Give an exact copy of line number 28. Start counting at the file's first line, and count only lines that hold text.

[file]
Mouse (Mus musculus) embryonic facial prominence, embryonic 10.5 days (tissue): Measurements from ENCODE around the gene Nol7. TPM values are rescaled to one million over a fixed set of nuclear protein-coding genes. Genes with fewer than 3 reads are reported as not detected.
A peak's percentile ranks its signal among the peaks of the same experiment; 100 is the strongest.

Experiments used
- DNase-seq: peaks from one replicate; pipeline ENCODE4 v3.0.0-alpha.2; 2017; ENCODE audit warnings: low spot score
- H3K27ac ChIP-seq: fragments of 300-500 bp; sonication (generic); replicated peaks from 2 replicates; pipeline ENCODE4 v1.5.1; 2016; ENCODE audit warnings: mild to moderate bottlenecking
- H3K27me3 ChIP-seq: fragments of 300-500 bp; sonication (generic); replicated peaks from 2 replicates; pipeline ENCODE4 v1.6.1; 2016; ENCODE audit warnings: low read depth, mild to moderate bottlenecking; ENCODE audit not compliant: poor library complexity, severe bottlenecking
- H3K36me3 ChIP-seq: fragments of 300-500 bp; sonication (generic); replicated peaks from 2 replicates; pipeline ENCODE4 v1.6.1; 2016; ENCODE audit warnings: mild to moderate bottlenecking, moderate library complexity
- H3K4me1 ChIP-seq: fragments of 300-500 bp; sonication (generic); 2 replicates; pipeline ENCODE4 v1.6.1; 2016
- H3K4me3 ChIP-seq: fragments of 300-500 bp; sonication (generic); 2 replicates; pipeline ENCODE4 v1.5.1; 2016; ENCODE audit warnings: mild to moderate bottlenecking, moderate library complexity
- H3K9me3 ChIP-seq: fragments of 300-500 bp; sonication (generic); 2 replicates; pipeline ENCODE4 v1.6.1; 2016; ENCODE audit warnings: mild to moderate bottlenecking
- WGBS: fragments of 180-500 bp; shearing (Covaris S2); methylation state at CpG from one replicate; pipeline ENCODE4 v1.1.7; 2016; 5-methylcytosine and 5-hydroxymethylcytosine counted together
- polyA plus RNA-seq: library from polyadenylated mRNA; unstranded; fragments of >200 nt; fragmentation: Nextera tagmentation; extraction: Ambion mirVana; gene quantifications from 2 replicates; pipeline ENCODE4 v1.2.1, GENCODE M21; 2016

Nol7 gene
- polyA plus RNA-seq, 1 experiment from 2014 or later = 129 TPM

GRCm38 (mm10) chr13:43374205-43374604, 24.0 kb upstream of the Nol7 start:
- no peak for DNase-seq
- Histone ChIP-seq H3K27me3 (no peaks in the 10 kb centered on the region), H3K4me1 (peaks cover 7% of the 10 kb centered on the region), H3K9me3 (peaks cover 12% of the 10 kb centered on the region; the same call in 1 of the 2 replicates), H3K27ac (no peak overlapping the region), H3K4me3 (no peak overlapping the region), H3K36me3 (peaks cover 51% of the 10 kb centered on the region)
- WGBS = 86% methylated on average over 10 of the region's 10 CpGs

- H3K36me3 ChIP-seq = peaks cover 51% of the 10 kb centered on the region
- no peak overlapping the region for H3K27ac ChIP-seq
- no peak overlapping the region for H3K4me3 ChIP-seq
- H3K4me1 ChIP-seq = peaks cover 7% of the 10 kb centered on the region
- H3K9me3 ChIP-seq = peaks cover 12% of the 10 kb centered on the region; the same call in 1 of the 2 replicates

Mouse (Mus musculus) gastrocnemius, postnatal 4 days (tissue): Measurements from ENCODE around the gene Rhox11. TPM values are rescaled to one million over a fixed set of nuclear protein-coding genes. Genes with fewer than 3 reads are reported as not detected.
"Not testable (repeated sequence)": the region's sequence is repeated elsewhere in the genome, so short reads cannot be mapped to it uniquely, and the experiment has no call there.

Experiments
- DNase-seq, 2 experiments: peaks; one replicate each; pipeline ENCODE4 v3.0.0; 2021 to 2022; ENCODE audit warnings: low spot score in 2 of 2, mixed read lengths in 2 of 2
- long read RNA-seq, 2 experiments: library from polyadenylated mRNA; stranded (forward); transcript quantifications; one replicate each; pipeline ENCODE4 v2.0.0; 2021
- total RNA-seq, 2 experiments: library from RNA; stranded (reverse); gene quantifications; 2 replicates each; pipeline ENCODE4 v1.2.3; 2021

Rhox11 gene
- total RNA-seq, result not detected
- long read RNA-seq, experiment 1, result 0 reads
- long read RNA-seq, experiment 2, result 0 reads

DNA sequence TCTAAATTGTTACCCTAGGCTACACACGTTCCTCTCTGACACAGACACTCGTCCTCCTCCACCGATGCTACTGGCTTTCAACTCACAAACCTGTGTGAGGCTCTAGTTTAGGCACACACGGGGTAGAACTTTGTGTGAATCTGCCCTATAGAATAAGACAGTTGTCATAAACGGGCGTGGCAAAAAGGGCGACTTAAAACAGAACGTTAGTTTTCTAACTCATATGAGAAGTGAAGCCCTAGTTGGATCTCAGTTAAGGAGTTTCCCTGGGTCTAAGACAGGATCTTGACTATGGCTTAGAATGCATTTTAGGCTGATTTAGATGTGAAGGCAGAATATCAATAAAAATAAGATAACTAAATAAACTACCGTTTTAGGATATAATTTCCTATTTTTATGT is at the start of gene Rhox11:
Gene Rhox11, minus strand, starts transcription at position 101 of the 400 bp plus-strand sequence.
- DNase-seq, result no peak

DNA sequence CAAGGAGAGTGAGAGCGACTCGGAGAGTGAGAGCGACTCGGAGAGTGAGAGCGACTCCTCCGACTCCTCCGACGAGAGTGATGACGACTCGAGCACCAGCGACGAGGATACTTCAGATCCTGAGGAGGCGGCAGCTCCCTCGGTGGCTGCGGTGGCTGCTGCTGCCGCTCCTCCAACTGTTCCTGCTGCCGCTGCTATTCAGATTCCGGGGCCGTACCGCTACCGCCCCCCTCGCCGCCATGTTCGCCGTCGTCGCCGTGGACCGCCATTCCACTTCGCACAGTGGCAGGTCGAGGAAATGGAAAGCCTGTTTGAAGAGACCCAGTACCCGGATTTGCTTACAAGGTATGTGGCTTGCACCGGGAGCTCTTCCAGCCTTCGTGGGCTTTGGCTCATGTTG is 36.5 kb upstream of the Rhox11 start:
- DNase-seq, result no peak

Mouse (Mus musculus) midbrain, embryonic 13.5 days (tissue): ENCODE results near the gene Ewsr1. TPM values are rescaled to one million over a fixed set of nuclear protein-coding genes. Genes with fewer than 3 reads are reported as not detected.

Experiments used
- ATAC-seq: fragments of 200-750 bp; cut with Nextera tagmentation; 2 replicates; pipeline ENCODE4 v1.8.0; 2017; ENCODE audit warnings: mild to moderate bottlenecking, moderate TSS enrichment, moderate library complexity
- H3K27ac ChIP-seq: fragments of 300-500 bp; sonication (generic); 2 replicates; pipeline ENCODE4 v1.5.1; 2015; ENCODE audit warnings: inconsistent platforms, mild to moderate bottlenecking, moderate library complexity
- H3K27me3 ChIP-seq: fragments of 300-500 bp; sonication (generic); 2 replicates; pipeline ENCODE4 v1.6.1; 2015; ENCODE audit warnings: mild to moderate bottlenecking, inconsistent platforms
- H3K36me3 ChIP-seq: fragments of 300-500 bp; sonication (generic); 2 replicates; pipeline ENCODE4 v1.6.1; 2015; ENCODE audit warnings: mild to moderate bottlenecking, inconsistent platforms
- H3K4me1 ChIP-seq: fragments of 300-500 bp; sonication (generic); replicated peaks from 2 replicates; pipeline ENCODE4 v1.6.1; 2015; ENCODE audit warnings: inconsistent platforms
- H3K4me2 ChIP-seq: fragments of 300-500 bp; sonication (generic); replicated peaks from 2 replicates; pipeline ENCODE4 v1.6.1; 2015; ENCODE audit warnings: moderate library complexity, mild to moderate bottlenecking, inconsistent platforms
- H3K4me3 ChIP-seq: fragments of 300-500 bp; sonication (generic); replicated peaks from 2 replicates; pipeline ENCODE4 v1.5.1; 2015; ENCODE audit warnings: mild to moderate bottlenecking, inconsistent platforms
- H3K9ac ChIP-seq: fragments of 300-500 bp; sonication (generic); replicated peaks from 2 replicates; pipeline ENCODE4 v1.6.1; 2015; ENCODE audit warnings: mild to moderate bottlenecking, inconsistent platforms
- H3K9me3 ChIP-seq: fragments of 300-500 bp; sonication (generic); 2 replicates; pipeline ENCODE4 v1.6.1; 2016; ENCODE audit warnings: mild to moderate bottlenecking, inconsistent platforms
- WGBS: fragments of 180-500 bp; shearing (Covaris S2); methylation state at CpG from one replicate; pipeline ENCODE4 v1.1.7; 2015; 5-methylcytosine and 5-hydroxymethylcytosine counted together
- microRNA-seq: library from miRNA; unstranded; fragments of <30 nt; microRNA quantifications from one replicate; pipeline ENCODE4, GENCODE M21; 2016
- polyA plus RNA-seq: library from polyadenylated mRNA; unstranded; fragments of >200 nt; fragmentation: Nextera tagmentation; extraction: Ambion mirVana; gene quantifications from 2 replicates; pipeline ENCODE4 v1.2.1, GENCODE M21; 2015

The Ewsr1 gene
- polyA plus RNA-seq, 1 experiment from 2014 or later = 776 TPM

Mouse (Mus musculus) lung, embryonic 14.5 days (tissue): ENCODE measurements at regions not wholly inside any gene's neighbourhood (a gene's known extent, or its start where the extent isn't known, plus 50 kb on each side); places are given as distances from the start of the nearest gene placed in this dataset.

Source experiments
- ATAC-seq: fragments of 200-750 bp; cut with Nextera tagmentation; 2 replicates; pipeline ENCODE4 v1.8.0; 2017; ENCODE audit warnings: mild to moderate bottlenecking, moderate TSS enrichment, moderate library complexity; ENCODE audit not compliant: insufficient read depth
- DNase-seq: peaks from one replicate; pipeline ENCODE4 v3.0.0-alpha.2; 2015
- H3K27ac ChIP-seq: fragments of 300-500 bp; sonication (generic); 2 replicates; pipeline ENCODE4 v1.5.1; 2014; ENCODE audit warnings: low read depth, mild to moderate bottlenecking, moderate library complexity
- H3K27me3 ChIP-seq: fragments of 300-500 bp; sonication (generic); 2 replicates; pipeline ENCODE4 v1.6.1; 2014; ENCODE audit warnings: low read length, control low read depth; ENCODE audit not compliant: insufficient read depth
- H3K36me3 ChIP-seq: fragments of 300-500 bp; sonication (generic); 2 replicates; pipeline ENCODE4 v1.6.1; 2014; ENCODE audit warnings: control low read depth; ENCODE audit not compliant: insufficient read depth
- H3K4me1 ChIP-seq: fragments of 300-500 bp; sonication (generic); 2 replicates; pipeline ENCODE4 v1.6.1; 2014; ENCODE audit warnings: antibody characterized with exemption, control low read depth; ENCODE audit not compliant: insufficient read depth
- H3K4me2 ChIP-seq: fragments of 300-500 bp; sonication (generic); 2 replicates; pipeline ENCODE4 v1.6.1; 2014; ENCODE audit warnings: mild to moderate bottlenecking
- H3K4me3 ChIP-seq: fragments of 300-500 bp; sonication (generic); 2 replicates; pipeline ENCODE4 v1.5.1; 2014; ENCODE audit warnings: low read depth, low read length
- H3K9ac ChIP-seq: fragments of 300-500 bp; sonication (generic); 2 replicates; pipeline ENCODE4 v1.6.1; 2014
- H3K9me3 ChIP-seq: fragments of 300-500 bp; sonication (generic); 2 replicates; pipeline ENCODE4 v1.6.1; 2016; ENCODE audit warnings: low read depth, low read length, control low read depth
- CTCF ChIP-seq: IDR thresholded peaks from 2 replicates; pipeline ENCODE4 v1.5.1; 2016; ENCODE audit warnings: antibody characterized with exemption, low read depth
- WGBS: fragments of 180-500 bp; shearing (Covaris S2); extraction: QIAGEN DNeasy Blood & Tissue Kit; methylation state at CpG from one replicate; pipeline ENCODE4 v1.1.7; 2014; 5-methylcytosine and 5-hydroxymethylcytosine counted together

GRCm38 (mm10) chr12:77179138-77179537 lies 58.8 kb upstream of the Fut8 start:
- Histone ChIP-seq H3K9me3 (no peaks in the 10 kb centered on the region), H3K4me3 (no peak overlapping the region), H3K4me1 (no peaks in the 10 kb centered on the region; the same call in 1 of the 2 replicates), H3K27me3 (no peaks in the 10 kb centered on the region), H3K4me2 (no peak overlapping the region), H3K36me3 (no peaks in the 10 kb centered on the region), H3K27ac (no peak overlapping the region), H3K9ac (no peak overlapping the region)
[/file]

- long read RNA-seq, 2 experiments: library from polyadenylated mRNA; stranded (forward); transcript quantifications; one replicate each; pipeline ENCODE4 v2.0.0; 2021